The ER body, a novel endoplasmic reticulum-derived structure in Arabidopsis

Ryo Matsushima, Yasuko Hayashi, Kenji Yamada, Tomoo Shimada, Mikio Nishimura, Ikuko Hara-Nishimura

Research output: Contribution to journalShort survey

60 Citations (Scopus)

Abstract

Plant cells develop various endoplasmic reticulum (ER)-derived structures with specific functions. The ER body, a novel ER-derived compartment in Arabidopsis, is a spindle-shaped structure (∼10 μm long and ∼1 μm wide) that is surrounded by ribosomes. Similar structures were found in many Brassicaceae plants in the 1960s and 1970s, but their main components and biological functions have remained unknown. ER bodies can be visualized in transgenic Arabidopsis expressing the green fluorescent protein with an ER-retention signal. A large number of ER bodies are observed in cotyledons, hypocotyls and roots of seedlings, but very few are observed in rosette leaves. Recently nai1, a mutant that does not develop ER bodies in whole seedlings, was isolated. Analysis of the nai1 mutant reveals that a β-glucosidase, called PYK10, is the main component of ER bodies. The putative biological function of PYK10 and the inducibility of ER bodies in rosette leaves by wound stress suggest that the ER body functions in the defense against herbivores.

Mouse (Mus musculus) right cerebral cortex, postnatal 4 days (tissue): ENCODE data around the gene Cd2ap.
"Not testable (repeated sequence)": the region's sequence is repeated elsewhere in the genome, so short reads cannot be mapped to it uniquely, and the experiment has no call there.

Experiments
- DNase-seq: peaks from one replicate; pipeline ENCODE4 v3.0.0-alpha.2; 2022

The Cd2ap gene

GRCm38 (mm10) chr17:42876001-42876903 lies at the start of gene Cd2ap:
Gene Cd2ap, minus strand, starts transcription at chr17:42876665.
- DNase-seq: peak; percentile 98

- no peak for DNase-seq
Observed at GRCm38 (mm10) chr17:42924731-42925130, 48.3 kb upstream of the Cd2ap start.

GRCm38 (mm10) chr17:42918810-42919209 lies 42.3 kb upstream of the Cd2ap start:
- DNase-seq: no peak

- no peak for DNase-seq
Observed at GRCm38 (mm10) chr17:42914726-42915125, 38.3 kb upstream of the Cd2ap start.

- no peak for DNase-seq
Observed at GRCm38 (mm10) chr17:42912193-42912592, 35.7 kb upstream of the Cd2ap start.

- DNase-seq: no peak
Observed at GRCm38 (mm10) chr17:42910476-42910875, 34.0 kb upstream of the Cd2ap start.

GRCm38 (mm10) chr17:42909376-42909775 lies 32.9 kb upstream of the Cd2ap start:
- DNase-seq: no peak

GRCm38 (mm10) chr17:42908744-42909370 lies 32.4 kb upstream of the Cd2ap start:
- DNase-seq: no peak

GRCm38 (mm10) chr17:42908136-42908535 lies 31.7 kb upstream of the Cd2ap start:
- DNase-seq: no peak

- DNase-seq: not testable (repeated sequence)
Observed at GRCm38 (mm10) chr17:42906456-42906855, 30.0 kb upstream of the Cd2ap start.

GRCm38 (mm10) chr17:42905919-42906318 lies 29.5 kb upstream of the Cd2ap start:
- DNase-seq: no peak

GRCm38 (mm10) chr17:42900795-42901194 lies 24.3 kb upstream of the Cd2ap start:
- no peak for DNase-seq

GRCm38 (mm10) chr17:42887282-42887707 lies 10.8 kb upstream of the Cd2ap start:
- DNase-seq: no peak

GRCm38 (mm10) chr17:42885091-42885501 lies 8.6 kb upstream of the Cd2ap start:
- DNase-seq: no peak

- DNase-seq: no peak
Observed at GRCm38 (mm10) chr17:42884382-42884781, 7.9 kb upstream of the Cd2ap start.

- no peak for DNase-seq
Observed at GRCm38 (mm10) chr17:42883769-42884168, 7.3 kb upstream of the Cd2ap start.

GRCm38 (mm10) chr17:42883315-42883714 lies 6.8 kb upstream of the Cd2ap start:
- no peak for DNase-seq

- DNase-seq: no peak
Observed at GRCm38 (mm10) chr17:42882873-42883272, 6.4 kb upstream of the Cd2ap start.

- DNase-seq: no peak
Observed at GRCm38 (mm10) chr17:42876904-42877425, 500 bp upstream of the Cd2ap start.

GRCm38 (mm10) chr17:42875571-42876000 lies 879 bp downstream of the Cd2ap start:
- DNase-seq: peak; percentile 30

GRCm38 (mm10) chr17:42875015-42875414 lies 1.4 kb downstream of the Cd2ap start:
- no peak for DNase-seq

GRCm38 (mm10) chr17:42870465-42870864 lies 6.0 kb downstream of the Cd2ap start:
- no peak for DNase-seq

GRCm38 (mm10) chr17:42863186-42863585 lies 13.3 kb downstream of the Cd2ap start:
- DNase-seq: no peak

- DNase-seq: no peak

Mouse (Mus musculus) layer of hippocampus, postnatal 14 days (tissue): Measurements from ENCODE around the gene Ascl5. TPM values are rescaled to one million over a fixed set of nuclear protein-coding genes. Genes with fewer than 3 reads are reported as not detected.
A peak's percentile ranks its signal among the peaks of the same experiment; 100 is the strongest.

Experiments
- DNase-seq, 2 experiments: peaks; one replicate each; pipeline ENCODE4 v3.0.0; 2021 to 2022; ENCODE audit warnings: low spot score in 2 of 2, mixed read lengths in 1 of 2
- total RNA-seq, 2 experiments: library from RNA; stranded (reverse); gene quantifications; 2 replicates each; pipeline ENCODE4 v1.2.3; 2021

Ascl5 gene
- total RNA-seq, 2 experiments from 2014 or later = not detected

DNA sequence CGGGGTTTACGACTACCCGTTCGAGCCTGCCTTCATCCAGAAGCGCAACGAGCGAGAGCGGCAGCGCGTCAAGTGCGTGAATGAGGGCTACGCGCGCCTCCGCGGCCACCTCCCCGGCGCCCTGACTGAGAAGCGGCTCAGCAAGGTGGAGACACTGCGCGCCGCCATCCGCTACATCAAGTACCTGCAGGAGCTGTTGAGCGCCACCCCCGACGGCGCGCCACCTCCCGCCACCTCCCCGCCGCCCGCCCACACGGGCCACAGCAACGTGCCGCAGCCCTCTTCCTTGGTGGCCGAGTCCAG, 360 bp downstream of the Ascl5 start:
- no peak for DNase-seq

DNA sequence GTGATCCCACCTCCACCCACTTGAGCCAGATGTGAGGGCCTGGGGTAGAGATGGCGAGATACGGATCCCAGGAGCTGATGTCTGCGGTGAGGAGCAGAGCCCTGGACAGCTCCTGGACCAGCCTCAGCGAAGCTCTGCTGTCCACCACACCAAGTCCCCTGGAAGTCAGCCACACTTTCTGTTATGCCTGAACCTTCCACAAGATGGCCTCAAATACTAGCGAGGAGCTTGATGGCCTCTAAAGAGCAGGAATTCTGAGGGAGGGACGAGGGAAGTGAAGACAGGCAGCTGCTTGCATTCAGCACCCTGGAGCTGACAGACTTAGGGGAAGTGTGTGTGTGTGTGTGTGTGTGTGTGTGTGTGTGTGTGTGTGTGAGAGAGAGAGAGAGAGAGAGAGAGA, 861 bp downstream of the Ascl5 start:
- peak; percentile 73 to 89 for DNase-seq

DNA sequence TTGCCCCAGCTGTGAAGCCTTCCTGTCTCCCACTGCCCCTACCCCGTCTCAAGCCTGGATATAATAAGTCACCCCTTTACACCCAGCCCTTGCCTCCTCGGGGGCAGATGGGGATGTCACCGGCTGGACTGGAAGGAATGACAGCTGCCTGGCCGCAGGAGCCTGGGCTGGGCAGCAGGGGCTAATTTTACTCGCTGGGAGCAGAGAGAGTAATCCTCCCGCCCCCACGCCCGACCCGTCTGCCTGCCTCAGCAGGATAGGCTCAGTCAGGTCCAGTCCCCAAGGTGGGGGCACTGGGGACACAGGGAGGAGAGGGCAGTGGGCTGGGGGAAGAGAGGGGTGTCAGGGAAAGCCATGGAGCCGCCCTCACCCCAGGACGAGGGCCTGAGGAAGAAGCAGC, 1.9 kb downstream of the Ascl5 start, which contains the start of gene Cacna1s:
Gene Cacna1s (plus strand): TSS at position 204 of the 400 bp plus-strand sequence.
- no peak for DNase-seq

Original languageEnglish
Pages (from-to)661-666
Number of pages6
JournalPlant and Cell Physiology
Volume44
Issue number7
DOIs
Publication statusPublished - Jul 1 2003
Externally publishedYes

Keywords

  • Arabidopsis thaliana
  • ER body
  • Endoplasmic reticulum
  • GFP
  • PYK10
  • β-Glucosidase

ASJC Scopus subject areas

  • Physiology
  • Plant Science
  • Cell Biology

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  • Cite this

    Matsushima, R., Hayashi, Y., Yamada, K., Shimada, T., Nishimura, M., & Hara-Nishimura, I. (2003). The ER body, a novel endoplasmic reticulum-derived structure in Arabidopsis. Plant and Cell Physiology, 44(7), 661-666. https://doi.org/10.1093/pcp/pcg089